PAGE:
Oral History -

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Lyndell Thompson was delighted when her two sons, Phil and James, came to her and her husband with a new idea for their Nashville-based leather company. The year was 1978. Until that point the company had made horse accessories, a market that was slowly decreasing.

Morley Thompson’s financial background was a key element in the expansion of the Baldwin Piano Company during the 1980s. Morley created a credit company and finance programs under the Baldwin name to branch off from the company’s core technology and invest on a larger scale.

Phil Thompson enjoyed working in the leather company his grandfather formed in Nashville. As a teenager Phil made himself a leather guitar strap in the shop, although the business at the time was devoted to horse accessories.

Norm Thompson began his career in the music products industry as a salesman for retailers in Memphis during the 1950s. He worked his way up to a position of buyer for the store O. K. Hauck, which introduced him to the wholesalers, many of whom he would later work for.

Johnny Thompson has the distinction of being the very first music student of a young steel guitar player named Ernie Ball. Back in the early 1950s, before he established his string company, Ernie was a well known country player in and around Los Angeles, and taught a few students for extra money.

Terence James Thompson played the clarinet just as his father and grandfather did. Terence played clarinet in the British Army after World War II and in 1948 attended the Birmingham School of Music. He began to teach in a Birmingham area high school in 1950.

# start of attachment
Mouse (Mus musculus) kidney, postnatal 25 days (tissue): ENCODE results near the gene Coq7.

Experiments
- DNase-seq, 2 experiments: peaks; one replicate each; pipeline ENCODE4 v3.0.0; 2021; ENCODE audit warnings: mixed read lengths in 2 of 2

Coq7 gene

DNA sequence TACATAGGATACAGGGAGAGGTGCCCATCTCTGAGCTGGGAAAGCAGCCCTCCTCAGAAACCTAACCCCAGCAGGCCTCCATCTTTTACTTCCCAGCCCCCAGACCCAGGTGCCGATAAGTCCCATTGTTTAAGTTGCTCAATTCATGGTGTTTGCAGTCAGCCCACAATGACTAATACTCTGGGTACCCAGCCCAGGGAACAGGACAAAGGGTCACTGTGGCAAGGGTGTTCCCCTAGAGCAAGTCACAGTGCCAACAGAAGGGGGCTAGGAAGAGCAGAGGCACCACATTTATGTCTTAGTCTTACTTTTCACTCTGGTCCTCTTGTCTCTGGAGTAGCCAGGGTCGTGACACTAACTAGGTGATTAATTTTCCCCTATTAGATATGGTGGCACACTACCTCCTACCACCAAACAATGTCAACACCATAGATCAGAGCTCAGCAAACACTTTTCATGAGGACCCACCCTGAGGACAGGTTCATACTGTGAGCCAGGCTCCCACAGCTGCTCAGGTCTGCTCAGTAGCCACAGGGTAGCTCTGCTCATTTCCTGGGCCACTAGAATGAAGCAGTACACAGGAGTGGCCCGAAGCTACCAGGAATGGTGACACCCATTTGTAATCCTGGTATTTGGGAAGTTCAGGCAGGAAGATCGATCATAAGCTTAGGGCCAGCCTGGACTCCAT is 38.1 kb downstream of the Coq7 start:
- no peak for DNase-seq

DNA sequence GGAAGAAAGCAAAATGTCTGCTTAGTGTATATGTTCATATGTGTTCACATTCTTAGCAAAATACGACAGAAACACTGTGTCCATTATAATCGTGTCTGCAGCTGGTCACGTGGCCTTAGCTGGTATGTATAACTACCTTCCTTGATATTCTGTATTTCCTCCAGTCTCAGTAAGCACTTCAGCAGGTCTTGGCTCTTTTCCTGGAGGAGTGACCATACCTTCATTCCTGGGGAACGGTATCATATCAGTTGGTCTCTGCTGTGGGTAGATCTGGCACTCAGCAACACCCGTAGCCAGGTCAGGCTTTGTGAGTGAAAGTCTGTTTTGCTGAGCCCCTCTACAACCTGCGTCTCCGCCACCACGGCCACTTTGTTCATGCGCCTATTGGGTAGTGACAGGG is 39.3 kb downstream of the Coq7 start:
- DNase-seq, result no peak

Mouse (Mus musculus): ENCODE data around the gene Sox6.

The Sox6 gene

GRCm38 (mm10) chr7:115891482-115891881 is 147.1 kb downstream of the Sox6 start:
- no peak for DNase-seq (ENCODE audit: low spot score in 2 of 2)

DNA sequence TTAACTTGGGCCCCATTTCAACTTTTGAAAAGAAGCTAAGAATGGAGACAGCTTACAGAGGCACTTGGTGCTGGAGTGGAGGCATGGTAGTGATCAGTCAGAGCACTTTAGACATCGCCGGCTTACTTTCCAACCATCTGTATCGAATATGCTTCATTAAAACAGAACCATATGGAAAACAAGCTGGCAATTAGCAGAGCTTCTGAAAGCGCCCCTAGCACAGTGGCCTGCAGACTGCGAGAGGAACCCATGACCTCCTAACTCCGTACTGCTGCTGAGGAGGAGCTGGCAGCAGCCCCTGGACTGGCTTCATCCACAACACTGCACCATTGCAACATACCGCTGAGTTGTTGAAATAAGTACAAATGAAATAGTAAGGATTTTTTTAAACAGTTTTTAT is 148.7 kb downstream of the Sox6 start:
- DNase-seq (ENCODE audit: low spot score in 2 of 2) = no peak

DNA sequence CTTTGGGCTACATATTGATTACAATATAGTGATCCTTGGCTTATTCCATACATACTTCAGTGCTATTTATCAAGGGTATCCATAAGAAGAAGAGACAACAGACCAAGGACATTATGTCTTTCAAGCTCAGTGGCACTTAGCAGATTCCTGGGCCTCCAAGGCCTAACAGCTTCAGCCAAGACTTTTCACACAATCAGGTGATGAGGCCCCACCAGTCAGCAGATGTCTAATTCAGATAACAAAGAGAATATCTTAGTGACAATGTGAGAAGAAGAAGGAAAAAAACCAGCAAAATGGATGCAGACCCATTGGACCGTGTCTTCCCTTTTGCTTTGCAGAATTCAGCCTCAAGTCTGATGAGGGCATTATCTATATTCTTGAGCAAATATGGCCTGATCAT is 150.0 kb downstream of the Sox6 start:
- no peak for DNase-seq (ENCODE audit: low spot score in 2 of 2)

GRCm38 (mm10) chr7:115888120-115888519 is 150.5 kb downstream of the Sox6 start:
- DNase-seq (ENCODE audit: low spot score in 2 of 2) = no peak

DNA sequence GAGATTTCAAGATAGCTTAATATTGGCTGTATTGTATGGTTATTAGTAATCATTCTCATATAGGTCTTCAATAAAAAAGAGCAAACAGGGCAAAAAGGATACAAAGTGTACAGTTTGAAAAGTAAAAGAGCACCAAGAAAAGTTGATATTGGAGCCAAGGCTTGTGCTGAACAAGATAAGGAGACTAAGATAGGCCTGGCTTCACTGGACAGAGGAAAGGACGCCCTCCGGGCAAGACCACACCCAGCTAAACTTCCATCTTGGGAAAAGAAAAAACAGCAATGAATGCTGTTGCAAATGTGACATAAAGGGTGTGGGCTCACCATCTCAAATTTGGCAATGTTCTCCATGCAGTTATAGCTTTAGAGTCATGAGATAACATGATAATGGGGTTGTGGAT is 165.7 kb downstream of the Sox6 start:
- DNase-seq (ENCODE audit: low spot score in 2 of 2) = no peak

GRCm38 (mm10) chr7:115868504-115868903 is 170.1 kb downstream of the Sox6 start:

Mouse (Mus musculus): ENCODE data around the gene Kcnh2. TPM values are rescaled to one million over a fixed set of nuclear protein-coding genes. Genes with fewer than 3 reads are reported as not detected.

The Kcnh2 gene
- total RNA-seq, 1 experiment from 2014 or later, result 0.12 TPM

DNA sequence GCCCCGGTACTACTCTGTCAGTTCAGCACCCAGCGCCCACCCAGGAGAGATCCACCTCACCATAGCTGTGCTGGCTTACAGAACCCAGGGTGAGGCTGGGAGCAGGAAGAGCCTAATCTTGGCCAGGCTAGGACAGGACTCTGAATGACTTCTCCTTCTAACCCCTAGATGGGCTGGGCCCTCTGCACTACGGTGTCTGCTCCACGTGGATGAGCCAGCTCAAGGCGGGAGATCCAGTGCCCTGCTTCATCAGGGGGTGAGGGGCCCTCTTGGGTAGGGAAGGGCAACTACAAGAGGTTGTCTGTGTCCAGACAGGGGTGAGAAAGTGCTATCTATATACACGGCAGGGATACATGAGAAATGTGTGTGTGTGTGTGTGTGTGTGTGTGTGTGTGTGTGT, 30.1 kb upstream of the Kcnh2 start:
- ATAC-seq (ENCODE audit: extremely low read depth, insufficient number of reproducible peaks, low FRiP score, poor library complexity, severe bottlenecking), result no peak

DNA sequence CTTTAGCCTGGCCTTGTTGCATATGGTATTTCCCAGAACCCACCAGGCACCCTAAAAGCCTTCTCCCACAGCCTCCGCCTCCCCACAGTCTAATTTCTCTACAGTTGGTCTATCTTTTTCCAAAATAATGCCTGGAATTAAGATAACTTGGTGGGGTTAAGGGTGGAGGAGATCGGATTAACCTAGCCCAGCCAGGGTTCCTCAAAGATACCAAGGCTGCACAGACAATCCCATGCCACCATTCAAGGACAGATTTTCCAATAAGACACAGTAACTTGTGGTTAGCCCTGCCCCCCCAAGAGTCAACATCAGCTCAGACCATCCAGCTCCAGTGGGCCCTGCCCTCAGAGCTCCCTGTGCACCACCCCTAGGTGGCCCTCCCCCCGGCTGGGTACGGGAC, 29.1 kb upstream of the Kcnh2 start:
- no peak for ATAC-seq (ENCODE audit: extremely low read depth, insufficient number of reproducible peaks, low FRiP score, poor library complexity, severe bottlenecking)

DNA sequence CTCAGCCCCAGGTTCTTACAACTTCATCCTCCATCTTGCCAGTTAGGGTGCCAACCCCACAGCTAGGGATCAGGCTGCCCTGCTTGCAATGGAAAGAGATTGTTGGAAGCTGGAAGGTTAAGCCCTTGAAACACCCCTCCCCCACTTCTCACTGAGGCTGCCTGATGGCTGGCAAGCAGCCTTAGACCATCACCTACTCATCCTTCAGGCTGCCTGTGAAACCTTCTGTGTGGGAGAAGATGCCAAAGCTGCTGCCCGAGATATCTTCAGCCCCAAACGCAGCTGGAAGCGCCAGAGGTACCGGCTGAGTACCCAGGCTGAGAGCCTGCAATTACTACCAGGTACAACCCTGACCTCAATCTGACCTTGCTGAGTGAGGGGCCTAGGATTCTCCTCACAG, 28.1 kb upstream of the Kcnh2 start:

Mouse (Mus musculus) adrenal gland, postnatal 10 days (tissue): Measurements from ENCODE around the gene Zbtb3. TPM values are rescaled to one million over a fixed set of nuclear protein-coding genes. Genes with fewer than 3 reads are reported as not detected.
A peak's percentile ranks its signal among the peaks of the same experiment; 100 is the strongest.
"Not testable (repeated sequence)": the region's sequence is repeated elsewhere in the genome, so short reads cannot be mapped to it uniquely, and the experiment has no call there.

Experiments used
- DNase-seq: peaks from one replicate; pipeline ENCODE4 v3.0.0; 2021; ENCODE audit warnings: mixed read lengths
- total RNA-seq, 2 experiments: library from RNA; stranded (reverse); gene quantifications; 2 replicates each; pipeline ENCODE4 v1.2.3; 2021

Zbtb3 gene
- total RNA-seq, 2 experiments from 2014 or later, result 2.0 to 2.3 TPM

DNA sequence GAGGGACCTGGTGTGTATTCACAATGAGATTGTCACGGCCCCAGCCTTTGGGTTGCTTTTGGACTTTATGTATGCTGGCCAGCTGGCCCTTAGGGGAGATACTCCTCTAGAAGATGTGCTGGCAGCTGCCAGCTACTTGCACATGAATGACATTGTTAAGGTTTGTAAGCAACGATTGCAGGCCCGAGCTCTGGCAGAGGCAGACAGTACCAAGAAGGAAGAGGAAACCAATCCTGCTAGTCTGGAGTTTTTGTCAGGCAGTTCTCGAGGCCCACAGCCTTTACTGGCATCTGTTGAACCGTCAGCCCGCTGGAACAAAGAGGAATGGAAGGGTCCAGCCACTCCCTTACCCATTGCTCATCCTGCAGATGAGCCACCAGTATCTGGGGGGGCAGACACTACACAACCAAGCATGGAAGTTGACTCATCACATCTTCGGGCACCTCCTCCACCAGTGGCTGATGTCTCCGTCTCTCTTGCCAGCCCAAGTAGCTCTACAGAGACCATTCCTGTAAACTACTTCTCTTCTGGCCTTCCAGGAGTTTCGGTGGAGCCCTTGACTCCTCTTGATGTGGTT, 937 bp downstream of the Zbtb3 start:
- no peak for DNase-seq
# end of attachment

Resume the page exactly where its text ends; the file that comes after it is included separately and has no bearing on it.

Akil Thompson has been an active music maker since he was a kid playing guitar.  Over his career he has toured with LeAnn Rimes and Kelly Clarkson, as well as built his own recording studio.  Akil decided that when he was not on the road, he wanted to record and engineer.  His studio is located in the Berry Hill area of Nashville.

DeForest Thornburgh came into the industry with a strong business background and a deep-seated passion for guitars. When an opportunity arose to purchase the well-established Blue Guitar store in San Diego, he took it. His goal was to focus on the talents of the staff, which included master luthier and an original founder of the shop, Yuris Zeltins.

Bobby Thrasher has his roots in fabrication and was able to merry that talent into a career in music by accepting a position as a stage hand managing hydraulics with Emerson, Lake & Palmer. Using that tour as a launching point, Bobby continued to excel within the industry eventually working on tours with Bruce Springsteen, Simon and Garfunkel, and Billy Joel. Bobby was awar

Victor Tibaldeo Sr. loved to talk about the accordion boom of the 1950s, an element that helped establish his music store. The Miami-based store also was one of the country’s most successful organ retailers when that instrument hit its boom in the 1970s.

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